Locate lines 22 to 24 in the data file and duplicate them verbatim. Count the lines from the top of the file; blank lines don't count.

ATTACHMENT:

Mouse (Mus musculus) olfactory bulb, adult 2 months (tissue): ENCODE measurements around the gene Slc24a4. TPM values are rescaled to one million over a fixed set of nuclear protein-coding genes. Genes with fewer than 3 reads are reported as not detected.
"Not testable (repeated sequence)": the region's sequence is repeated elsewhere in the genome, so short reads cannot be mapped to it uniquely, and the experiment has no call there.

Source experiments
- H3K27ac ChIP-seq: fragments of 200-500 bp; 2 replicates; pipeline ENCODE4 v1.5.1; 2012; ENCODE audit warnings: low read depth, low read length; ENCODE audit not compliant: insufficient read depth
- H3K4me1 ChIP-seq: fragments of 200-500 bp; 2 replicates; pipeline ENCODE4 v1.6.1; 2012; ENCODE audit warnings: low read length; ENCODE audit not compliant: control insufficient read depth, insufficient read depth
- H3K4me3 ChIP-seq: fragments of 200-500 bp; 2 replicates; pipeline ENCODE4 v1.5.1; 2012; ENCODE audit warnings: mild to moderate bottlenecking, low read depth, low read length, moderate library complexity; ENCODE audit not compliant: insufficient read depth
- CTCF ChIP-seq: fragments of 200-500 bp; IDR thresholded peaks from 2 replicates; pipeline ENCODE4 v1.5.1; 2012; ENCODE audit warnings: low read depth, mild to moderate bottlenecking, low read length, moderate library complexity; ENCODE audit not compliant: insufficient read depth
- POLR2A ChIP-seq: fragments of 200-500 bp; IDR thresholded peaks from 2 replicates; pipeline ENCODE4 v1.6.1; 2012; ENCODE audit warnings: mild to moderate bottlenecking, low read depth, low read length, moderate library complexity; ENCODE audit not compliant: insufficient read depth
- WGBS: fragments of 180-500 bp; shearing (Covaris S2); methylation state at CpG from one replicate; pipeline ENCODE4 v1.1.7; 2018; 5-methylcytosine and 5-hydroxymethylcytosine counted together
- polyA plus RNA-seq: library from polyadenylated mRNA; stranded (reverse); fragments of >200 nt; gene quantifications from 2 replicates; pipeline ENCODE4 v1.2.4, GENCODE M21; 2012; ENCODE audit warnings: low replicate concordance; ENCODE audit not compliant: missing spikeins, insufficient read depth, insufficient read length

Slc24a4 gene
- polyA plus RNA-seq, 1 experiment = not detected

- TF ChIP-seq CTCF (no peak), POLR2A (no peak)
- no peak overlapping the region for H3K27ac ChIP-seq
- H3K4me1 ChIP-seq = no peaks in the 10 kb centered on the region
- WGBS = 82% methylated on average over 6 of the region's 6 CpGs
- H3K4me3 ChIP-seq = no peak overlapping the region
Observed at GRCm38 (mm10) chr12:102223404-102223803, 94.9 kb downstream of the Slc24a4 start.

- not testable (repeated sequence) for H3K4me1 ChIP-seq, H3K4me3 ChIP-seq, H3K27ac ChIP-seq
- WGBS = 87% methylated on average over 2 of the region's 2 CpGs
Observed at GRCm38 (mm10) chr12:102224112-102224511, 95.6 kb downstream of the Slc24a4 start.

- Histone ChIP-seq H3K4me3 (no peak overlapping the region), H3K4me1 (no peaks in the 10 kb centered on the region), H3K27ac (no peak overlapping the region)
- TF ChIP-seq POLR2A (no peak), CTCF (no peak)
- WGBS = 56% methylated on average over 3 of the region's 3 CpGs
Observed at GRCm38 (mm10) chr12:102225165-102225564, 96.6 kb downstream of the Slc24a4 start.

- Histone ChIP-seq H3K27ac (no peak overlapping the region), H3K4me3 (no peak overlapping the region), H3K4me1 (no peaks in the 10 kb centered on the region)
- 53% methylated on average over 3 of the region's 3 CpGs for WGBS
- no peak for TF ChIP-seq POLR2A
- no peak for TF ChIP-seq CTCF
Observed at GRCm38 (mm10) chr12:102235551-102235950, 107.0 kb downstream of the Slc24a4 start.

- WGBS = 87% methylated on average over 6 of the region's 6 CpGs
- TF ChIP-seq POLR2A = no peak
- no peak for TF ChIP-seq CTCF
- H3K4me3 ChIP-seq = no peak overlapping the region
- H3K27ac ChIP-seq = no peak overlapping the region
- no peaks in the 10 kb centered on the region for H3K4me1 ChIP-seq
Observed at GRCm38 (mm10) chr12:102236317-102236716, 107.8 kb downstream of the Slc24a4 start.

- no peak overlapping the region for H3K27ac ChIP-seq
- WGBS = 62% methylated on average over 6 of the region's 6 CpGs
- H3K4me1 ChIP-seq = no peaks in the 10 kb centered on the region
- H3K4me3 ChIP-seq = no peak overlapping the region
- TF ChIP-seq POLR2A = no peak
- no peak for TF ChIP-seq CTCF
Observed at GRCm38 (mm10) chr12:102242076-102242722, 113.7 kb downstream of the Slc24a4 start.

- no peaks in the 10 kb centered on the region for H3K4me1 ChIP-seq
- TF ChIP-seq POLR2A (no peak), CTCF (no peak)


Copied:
- Histone ChIP-seq H3K4me3 (no peak overlapping the region), H3K4me1 (no peaks in the 10 kb centered on the region), H3K27ac (no peak overlapping the region)
- TF ChIP-seq POLR2A (no peak), CTCF (no peak)
- WGBS = 56% methylated on average over 3 of the region's 3 CpGs